Radiological and histopathologic examinations are helpful in achieving accurate diagnosis. Dentigerous cysts are classically characterized by the unilocular radiolucent areas associated with the crowns of unerupted teeth at the level of CEJ. The radiolucent cavity is well defined and well circumscribed with a sclerotic border (radiopaque). The dentigerous cyst with secondary infection may show ragged margins or ill-defined borders. Roots of adjacent teeth may show resorption or displacement caused by the pressure from dentigerous cysts. Larger cysts may have a multiloculated appearance and should be considered in the differential diagnosis of ameloblastoma. Three types of radiographic appearance can be observed in dentigerous cysts: (1) central, (2) lateral, and (3) circumferential. Central radiographic appearance is the most commonly encountered. This appearance is characterized by the radiolucent cavity that surrounds the crown of an unerupted tooth. Lateral variant is characterized by radiolucent cavity observed laterally along the root surface and partially covers the crown of the unerupted tooth. Circumferential variant is challenging for diagnosing dentigerous cysts because the radiolucent cavity surrounds the entire tooth. Most clinicians are familiar with the radiolucent cavity being associated with the crown of an unerupted tooth and extending up to the level of the CEJ.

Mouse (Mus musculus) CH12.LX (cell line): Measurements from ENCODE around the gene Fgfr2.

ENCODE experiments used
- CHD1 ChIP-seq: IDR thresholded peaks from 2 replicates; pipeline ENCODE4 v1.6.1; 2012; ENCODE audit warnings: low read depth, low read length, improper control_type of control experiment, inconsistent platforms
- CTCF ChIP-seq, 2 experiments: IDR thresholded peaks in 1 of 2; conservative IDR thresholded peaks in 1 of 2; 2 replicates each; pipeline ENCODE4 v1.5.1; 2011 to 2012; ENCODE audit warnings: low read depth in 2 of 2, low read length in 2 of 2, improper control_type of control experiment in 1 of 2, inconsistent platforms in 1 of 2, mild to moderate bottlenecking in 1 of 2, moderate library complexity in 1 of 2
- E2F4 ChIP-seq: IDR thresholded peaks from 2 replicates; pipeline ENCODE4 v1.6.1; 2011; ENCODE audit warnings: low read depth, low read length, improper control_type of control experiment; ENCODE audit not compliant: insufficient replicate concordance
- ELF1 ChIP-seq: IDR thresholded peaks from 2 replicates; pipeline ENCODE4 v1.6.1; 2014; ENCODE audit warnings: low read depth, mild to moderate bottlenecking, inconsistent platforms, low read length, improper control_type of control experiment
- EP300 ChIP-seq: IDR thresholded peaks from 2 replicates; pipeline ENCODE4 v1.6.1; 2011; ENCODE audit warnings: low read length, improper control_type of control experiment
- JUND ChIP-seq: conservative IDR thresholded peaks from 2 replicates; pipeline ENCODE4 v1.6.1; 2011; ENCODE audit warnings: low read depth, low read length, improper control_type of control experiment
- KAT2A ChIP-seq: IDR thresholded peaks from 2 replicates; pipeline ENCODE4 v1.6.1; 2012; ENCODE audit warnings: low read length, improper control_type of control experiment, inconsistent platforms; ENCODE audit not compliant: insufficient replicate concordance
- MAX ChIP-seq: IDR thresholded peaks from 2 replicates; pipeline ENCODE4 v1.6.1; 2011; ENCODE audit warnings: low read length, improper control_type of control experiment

Microscopically, dentigerous cyst is observed with thin (2–3 layers) nonkeratinizing cystic epithelium. Scattered mucous cells may be observed. The fibrous capsule is loosely arranged and may show small inactive-appearing odontogenic epithelial islands. Inflamed dentigerous cysts may show multilayered cystic epithelium with hyperplastic rete peg formation. Complications associated with dentigerous cysts are ameloblastoma from potential transformation of odontogenic epithelial cell nests, mucoepidermoid carcinoma (a malignant salivary gland tumor that may arise as potential complication from mucous cells observed in the lining epithelium of cyst), and squamous cell carcinoma from the lining epithelium.
Differential diagnosis of radiolucency covering the crown of an unerupted tooth should include OKC and unicystic ameloblastoma. Ameloblastic fibroma should be considered in younger individuals. However, adenomatoid odontogenic tumor must be considered in the differential diagnosis of dentigerous cyst for pericoronal radiolucency observed on maxillary or mandibular canines.
Management involves careful enucleation of cyst along with extraction of associated unerupted tooth. Large cysts with extensive jaw destruction are managed with a marsupialization procedure.